A SOLDIER from Army Radio at the station in 2013..
(photo credit: REUTERS)
Galatz’ is the Hebrew abbreviation of Galei Zahal – Army Radio (literally “the waves of the IDF”) Last week the Israeli public was informed that Defense Minister Avigdor Liberman had decided to move Galatz from the military to the Defense Ministry.
This is not a trivial move, for it means that if and when it actually happens Galatz will become an independent entity, operating within the Defense Ministry, much as the Israel Broadcasting Authority is an independent entity operating within the Communications Ministry or the Israel Educational Television network is attached to the Education Ministry.
The present IDF chief of staff, Lt.-Gen. Gadi Eisenkot, has made public his opinion that a radio station should not be part of the army. Former defense minister Moshe Ya’alon disagreed, but now with Liberman replacing him, the decision seems to have been made to accept the recommendation of the chief of staff, one that Ehud Barak, too, supported in 1992 when he was chief of staff.
But truth be told it is far from certain that it will happen, and worse, even if it does it may not improve the situation. In fact, if deputy attorney-general Dina Silber has her way, it will only further the distance between the station and the public. Silber, who is known for her left-wing views, has been given the authority to lay down the legal guidelines which are to govern the transition of the station. The headline in Makor Rishon last Friday had it thus: “This is the method by which Galatz will keep its independence in the Defense Ministry.”
As reported in Makor Rishon, Silber’s directive, presumably affirmed by Attorney General Avichai Mandelblit, had it among other things that the station would be under the control of the Defense Ministry director-general, and not the minister. Moreover, the government would not be permitted to move the station from the Defense Ministry to any other structure or institution within the government. Of course, the head of the station would not be chosen by the minister but by a committee whose head is someone such as a former Supreme Court justice or the president of the Israel Press Council. It really does not matter how it is accomplished, as long as it is the outdated elites who identify with the liberal progressive Left who control the station.
One would hope that Liberman will ignore these antidemocratic directives. But then what? What type of station will it be? What should its mandate be? News? Entertainment? Political commentary? Battle chronicles? Analysis?
We believe that the best decision is to close the station. We have published our outlook for over two decades now. Israel does not need the station, there is no need for taxpayers to fund it. We already have more than enough government-funded media outlets. It would be much better to leave the playing field to private competition and spare the government the expense.
We are not naïve, however. This will not happen. Bureaucratic inertia and the love of politicians for “playthings” outweighs logic. The shouts of “gevalt!” coming from Israel’s elite will be heard from one side of the world to the other. The government will be accused of being antidemocratic. The media elite, many of whom are alumni of the station and fully understand its important role of keeping Israel’s airwaves clear of true pluralism, will use their power to stop such a decision, as they have successfully done in the past.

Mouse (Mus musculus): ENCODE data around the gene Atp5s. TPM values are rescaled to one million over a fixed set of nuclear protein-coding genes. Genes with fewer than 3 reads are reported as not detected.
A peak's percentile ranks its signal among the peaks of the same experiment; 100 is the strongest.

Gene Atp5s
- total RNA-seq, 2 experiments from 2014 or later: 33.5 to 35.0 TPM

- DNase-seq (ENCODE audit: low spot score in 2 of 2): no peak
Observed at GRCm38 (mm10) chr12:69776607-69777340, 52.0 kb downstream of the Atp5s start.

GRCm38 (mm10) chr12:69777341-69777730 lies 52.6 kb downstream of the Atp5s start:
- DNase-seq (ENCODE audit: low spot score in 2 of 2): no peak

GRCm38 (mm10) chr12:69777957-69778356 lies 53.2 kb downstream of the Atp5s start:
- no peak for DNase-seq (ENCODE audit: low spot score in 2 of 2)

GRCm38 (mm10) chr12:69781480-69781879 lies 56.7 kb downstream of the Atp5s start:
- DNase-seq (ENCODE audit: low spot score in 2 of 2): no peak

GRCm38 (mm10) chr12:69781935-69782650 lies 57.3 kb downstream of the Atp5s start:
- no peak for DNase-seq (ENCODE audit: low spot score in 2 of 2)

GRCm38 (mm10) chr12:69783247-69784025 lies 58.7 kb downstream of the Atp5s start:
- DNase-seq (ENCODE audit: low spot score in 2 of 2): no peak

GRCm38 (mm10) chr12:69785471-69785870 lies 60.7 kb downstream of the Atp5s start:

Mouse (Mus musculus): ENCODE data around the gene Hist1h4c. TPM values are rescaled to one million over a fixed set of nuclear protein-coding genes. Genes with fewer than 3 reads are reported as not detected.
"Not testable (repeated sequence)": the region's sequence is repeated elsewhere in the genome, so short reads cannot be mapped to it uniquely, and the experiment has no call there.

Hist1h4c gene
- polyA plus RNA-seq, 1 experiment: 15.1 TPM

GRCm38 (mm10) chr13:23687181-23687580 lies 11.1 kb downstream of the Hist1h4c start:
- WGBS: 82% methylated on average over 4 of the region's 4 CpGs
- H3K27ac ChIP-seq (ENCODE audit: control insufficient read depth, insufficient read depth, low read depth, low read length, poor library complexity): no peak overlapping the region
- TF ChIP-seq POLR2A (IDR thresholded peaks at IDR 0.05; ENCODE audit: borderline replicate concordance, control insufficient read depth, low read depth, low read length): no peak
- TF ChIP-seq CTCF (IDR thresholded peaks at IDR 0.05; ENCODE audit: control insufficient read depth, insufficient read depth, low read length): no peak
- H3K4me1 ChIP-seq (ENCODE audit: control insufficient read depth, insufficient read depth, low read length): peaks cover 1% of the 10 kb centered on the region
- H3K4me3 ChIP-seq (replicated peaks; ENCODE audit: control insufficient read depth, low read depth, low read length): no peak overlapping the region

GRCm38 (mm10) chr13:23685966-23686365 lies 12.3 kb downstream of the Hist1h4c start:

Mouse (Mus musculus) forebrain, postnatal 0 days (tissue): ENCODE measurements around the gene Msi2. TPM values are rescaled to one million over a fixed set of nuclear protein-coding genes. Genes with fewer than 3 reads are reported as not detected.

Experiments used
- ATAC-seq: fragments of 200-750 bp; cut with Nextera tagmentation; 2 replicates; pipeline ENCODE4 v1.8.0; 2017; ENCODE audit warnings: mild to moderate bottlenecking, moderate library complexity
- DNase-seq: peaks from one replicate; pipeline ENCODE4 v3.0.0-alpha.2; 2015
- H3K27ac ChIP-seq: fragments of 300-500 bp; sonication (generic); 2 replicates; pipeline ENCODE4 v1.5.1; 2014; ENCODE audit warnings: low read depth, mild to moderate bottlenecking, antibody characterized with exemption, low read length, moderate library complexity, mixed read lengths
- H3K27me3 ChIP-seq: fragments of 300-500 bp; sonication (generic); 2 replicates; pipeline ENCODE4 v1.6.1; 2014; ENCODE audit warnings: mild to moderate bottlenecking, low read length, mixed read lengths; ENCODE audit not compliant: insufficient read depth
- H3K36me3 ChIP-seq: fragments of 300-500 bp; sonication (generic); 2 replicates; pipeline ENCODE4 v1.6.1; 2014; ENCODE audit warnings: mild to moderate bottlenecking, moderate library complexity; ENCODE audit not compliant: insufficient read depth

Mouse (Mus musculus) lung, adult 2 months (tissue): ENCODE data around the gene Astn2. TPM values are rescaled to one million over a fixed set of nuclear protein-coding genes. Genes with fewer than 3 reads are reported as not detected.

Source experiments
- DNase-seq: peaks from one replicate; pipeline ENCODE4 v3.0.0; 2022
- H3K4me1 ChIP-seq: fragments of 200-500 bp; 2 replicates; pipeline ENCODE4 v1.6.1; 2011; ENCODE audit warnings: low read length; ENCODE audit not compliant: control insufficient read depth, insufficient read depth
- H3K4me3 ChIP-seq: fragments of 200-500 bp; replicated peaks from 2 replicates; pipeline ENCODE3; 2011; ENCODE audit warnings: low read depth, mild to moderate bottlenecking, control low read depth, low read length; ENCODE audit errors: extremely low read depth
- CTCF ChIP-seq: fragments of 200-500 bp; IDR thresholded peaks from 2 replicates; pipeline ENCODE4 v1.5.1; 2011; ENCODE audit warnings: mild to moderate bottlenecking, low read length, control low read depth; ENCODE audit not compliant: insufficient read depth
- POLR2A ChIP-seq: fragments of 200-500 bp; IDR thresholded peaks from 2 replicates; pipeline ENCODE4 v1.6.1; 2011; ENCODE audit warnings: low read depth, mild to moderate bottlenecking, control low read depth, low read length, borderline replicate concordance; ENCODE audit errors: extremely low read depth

What then, will the station continue to employ army recruits? Probably yes, even though this, too, is not exactly justified. Where does the state get the moral right to draft young people into jobs that do not have anything to do with the defense of the State of Israel? But let’s gloss over the niceties. Minister Liberman could take advantage of the transition and change the ground rules. Nowadays, soldiers who are of combat quality cannot even apply to serve at Galatz. This is a wonderful rule, since in practice it means that highly motivated and Zionistic youngsters will never be able to enter this bastion of the Left.
Galatz has suffered in the past incidents in which employees seemed to “misunderstand” the station’s identity. Examples abound. In 2002, Galatz commander Avi Benayahu had to suspend Amos Krieger for allowing Saed Kashua to attack the IDF’s actions across the Green Line – on Remembrance Day. This past summer, Yaron Dekel, the station’s current commander, was reprimanded for permitting an interview which touted the anti-Zionist poet Mahmoud Darwish’s output as a “classic Israeli text.”
There is, though, a way out. Being accepted as an employee of the station should be conditioned on having first served 18 months in a regular unit. Moreover, the gender discrimination should cease. Both men and women should agree to a three-year stint in the station, of which during the last 18 months they would be considered regular soldiers receiving a modest salary. This would assure that the people serving in the station had first-hand army experience.
It would increase their identification with what should be the station’s core Zionist values. It would insure that the recruits do not partake in the post-Zionist army bashing which has been too often the hallmark of the radio station.The authors are members of Israel’s Media Watch (www.imediaw.org.il).
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